True story.  The second time I visited a comic book store to shop for MTG cards, I asked the store owner about planeswalker cards.  Not only did he not have any, he said they were expensive to obtain.  And he was right.  Five or six years ago, when I started playing this game, planeswalkers were relatively new, and there weren’t that many even printed yet. (I started playing in tournaments during Dark Ascension, though I wasn’t really that aware of sets and blocks.)  The Wizards are doing a smart thing by printing Dual Decks that contain Planeswalkers, and it is also smart to make Intro Packs that include planeswalkers.  It helps new players feel that they have something nice.  And she is nice and splashy, and foil.  All of the things that the premium cards that were included in the now defunct intro packs generally failed to be.  (other than being foil.)

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Being a “burn” planeswalker, you would think that Chandra’s deck would be loaded up with Lightning Bolts and similar.  Not so much.  Instead, she has lots of creatures.  Chandra has vehicles, while Nissa didn’t.  Some of these cratures are really good.  Fleetwheel Cruiser is awesome right away, and might be the most valuable card in this deck as far as tournament play is concerned.  Speedway Fanatic has Haste, and Gearshift Ace has First Strike…these guys pretty much force players to learn the rules of combat.  Chandra has flyers, something else that Nissa’s deck didn’t have.

Here are the rest of the spells (and lands.)

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Flame Lash, Stone Quarry, Liberating Combustion, and Renegade Firebrand can all only be found here in this deck.  Liberating Combustion lets you tutor out your Chandra, and as I said in Nissa’s review, it serves an important role.  I don’t think Renegade Firebrand is going to matter that much.    But what might matter is Flame Lash, a four-drop instant burn spell that does four damage to a creature or player.  No, it’s not as good as Lightning Bolt.  But this could be an important card in Standard.  Recently Stoke the Flames was very relevant, and it had a similar effect.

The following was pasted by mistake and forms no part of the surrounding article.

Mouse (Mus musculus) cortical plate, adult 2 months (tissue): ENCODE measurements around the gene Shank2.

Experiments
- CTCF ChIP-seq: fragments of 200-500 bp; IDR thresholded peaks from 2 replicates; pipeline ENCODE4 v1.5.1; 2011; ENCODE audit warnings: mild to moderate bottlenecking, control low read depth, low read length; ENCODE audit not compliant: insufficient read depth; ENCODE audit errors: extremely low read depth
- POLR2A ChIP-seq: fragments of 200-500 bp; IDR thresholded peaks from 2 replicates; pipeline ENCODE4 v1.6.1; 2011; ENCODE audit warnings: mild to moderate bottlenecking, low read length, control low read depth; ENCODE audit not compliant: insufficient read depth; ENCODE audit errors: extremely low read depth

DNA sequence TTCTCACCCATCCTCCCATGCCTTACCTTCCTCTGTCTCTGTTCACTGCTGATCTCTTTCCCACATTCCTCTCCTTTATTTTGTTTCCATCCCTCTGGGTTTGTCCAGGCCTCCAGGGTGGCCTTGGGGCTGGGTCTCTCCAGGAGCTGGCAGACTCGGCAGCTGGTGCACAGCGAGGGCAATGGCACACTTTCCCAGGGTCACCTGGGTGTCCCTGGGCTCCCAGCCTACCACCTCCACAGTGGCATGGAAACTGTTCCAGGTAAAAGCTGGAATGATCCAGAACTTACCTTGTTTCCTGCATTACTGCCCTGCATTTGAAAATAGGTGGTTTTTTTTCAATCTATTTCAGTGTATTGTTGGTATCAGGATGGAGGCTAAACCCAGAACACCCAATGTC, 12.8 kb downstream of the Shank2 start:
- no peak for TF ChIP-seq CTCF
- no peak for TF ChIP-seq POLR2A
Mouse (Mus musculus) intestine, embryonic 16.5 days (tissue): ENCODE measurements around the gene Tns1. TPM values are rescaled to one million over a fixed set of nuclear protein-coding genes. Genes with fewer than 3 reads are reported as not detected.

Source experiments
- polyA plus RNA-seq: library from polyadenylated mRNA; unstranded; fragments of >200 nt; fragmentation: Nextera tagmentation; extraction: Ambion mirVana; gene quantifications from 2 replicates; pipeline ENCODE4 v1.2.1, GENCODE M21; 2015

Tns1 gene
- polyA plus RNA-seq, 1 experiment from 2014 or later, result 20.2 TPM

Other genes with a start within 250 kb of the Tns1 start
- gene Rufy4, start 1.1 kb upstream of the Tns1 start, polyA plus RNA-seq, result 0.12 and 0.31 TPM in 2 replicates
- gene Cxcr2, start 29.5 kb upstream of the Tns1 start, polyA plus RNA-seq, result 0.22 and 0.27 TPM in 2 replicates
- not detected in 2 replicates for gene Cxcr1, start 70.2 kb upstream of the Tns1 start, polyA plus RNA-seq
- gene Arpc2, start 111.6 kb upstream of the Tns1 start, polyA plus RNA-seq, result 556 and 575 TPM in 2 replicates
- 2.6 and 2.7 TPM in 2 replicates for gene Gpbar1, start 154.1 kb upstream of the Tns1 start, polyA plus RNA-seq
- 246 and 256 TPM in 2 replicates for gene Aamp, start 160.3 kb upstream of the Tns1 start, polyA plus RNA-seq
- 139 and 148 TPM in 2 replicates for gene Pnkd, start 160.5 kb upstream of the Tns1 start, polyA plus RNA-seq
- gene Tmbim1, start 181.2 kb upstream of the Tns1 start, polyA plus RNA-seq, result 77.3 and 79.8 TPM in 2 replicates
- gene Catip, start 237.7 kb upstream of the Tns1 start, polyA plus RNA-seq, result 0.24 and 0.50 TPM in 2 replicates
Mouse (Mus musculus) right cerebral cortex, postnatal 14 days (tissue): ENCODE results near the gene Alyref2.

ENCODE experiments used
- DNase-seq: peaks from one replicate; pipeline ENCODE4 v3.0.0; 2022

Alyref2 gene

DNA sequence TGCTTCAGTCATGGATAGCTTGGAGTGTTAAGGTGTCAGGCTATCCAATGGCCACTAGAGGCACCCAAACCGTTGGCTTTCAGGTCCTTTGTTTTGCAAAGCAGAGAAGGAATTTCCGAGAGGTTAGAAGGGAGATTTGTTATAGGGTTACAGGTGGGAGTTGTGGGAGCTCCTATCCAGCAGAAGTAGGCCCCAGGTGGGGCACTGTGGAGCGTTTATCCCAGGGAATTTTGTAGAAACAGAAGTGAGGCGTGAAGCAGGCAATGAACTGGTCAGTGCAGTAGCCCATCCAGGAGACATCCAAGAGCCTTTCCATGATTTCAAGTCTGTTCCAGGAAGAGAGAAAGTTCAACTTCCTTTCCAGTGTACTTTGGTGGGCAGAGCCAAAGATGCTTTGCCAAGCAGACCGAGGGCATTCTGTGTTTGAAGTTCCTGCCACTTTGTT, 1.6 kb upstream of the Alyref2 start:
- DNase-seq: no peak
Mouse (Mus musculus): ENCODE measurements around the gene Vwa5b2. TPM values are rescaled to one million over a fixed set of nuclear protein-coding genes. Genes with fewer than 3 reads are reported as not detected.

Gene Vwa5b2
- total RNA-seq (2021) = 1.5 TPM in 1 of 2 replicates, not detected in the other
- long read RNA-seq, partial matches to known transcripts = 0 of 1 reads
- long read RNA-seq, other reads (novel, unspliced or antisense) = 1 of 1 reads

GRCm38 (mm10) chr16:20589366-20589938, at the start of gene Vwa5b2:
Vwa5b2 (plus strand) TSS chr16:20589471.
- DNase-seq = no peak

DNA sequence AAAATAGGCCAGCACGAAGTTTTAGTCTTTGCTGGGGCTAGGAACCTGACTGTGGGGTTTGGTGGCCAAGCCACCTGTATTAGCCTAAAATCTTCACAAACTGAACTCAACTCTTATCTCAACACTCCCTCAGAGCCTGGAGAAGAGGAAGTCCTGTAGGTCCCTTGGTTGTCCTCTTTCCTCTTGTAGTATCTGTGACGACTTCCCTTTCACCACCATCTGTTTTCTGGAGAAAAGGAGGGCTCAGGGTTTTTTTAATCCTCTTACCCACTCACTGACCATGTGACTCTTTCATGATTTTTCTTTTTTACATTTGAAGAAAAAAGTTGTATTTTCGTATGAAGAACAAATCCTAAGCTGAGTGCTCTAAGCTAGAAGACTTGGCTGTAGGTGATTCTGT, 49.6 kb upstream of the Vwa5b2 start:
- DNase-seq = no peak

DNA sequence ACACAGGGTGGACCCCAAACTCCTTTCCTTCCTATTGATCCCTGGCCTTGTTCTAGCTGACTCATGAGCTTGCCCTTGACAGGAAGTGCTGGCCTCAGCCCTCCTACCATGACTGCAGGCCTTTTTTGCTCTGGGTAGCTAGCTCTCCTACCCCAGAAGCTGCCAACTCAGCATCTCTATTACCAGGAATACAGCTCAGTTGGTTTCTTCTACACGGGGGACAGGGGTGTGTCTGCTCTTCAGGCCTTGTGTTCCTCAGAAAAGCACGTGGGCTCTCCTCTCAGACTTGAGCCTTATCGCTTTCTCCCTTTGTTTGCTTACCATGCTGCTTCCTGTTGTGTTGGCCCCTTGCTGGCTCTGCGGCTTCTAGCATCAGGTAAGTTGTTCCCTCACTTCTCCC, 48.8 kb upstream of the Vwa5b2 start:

HOW DOES THE CHANDRA PLANESWALKER PACK PLAY?

Like Nissa, I have tried this against several decks, and it generally wins.  A good bit actually.  It isn’t anywhere near as good as the Chandra Nalaar Duel Deck that was balanced against Jace.  But against other duel decks, intro decks, and challenge decks, this deck usually wins.  I think MTG has powered down since the Dual Deck anthology decks were printed.  But this deck does fine against anything printed since Return to Ravnica.

I have the opportunity to tell you now that Chandra, Pyromancer has beaten Nissa, Natures Artisan” soundly every time.  The two decks feel like they were meant to be a duel deck balanced against each other.  Maybe I’m just better with Chandra’s deck.  Not sure.  But I haven’t seen Nissa get a win yet when playing against Chandra.  Partly because there is sufficient creature removal in four copies of Flame Lash and in rolling Chandra down. The first striking and vigilance (and flying) creatures in Chandra’s deck are just better than the tramplers in Nissa’s deck.

So I am going to give Chandra a 75/100 as far as this is a playable deck.

I RATE THIS DECK A 5/5!

The Wizards are doing a good thing by printing this as an entry level product.  Planeswalkers have lots of appeal to new players.  Especially in foil.  The deck works well against most pre-constructed decks.  The after-market value of this deck is better than $15 with the inclusion of Fleetwheel Cruiser and Flame Lash.

The SpartanNerd gives Chandra, Pyromaster’s Planeswalker Pack a 5/5.

So do you agree or disagree?  Let me know in the comments!